Special counsel says up to 6 months jail 'warranted' for Trump aide-turned cooperating witness
Written by LL on August 17, 2018
(WASHINGTON) — Special counsel Robert Mueller is recommending a judge sentence one-time Donald Trump campaign aide George Papadopoulos to up to six months in jail for lying to the FBI, a request that factors in his pledge to cooperate with the investigation into Russian interference in the 2016 elections, according to documents filed with the court.
Prosecutors did not make a specific recommendation but said a sentence within the guideline range of up to six months imprisonment was “appropriate and warranted.”
Papadopoulos, who had served as a volunteer to the Trump team, traveled as an emissary from the campaign to foreign leaders in the Middle East and the Mediterranean. In July 2017, he was charged with lying to the FBI about his contacts during the campaign with a professor who had “substantial connections to Russian government officials,” and accused of trying to conceal his contacts from the FBI.
Court records filed by special counsel Robert Mueller describe how the professor approached Papadopoulos after learning of his role in the Trump campaign. The court filing does not name the professor, but he has since been widely identified as Joseph Mifsud, then the director of the London Academy of Diplomacy. ABC News has been unable to reach Mifsud for comment.
The professor told Papadopoulos the Russians had “dirt” on Democrat Hillary Clinton in the form of “thousands of emails” that they had procured, according to the court documents.
Papadopoulos reportedly bragged about that offer to an Australian diplomat, who then tipped off the FBI and launched that agency’s counterintelligence investigation into possible collusion between the Trump campaign and Russia.
Papadopoulos was arrested by the FBI when he arrived at Dulles International Airport in July 2017 and charged under seal. He agreed to cooperate with investigators in exchange for a lighter sentence.
Papadopoulos’s legal team will file their own sentencing assessment to the court in two weeks, and is expected to ask for probation.
The sentence recommendation comes as Simona Mangiante Papadopoulos, the wife of the one-time foreign policy adviser, has mounted the latest in a series of publicity campaigns – this one suggesting her husband has misgivings about his plea agreement.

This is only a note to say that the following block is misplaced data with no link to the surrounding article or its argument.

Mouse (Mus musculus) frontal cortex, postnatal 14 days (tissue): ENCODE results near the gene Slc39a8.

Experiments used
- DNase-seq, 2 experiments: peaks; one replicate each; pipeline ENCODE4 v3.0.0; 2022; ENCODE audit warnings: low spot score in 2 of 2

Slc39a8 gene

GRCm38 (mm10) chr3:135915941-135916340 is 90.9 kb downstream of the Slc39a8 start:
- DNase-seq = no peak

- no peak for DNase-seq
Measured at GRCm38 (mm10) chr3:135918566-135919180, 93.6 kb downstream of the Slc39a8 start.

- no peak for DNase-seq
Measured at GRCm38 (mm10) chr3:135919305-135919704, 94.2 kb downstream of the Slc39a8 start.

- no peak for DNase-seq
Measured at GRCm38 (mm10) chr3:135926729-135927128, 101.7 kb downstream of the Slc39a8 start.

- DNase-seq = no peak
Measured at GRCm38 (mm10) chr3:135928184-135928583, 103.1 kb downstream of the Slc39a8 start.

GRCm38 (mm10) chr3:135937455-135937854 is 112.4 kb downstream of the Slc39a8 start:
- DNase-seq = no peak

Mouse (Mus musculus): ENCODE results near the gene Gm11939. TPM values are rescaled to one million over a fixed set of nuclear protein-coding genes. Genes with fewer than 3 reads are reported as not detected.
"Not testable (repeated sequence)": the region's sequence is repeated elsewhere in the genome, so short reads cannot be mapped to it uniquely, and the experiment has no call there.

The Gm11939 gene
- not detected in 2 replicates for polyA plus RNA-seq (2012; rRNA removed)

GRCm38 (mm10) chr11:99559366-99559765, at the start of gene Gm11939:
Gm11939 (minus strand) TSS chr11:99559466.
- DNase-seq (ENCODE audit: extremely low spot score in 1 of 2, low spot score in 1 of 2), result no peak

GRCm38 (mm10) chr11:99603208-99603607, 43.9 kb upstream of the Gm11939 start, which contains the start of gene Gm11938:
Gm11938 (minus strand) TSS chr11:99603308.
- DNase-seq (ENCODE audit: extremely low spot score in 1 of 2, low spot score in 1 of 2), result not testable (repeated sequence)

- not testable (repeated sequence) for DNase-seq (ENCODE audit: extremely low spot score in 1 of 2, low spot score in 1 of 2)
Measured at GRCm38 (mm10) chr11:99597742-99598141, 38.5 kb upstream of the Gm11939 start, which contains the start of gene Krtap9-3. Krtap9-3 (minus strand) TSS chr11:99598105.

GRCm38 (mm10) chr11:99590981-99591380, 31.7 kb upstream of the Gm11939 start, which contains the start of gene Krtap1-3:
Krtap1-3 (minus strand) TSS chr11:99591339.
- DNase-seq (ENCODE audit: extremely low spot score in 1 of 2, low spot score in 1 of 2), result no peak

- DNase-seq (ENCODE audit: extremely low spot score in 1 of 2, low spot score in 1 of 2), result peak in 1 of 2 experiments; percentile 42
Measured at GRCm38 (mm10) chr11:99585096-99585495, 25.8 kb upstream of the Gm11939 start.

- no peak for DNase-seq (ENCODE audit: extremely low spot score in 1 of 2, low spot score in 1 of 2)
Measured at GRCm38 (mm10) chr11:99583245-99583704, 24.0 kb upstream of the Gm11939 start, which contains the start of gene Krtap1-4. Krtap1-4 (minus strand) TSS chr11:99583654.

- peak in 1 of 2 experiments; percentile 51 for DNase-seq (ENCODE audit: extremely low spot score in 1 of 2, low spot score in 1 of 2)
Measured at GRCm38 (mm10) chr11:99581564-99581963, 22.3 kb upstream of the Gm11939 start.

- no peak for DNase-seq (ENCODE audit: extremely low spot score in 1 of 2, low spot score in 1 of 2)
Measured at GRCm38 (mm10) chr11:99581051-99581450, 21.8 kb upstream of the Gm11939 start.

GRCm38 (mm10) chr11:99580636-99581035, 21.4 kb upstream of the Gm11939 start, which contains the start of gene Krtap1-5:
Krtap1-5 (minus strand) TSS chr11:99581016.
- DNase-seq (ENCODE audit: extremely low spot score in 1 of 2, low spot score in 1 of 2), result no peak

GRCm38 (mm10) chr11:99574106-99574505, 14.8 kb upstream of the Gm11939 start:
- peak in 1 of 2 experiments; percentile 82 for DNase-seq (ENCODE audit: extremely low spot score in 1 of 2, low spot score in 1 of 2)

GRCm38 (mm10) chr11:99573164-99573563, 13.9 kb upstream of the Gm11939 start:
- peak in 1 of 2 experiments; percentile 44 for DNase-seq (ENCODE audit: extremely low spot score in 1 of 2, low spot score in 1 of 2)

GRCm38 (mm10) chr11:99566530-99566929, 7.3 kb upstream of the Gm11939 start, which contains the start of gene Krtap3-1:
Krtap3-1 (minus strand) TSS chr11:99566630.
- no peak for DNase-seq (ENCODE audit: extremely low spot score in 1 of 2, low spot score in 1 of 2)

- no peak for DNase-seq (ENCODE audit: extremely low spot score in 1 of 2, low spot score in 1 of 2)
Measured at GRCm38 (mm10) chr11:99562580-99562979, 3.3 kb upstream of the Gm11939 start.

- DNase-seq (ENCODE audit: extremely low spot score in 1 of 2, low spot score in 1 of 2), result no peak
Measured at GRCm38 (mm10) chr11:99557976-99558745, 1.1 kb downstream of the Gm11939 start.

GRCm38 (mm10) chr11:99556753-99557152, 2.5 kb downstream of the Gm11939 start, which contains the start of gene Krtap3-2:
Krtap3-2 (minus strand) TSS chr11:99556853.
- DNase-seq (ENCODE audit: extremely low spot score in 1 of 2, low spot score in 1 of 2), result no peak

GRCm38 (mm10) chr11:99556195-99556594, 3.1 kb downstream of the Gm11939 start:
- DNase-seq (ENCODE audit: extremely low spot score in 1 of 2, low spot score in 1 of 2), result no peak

Back in December, in an interview with ABC’s George Stephanopoulos, she had described her spouse as the “John Dean” of the Russia probe, a reference to the Watergate-era former White House counsel who pleaded guilty to conspiracy to obstruct justice and became a key witness against President Richard Nixon and his aides.
“George is very loyal to his country,” she said at the time. “He is already on the right side of history. I think he will make a big difference.”
But more recently she has told reporters her husband is considering changing lawyers and rescinding his plea deal. After appearing before Democratic members of the House intelligence committee earlier this summer, she said that Papadopoulos has come to believe the professor may have been working for Western intelligence agencies and set him up.
“I actually never said explicitly that it was an entrapment from the FBI. I just said that he definitely was…the target of a different set-up,” she said.
In June, the Daily Caller News Foundation reported that Simona Papadopoulos said, “It looks to be one among a series of attempts to entrap George,” adding, “The question today to me [is whether] these people are simply shady businessmen or are they part of a greater attempt to entrap George in illegal activity.”
Since her husband’s guilty plea in exchange for cooperation with the Mueller probe Papadopoulos has been living in Chicago. Federal investigators have imposed restrictions on his travel until his sentencing, which is now scheduled for September 7.
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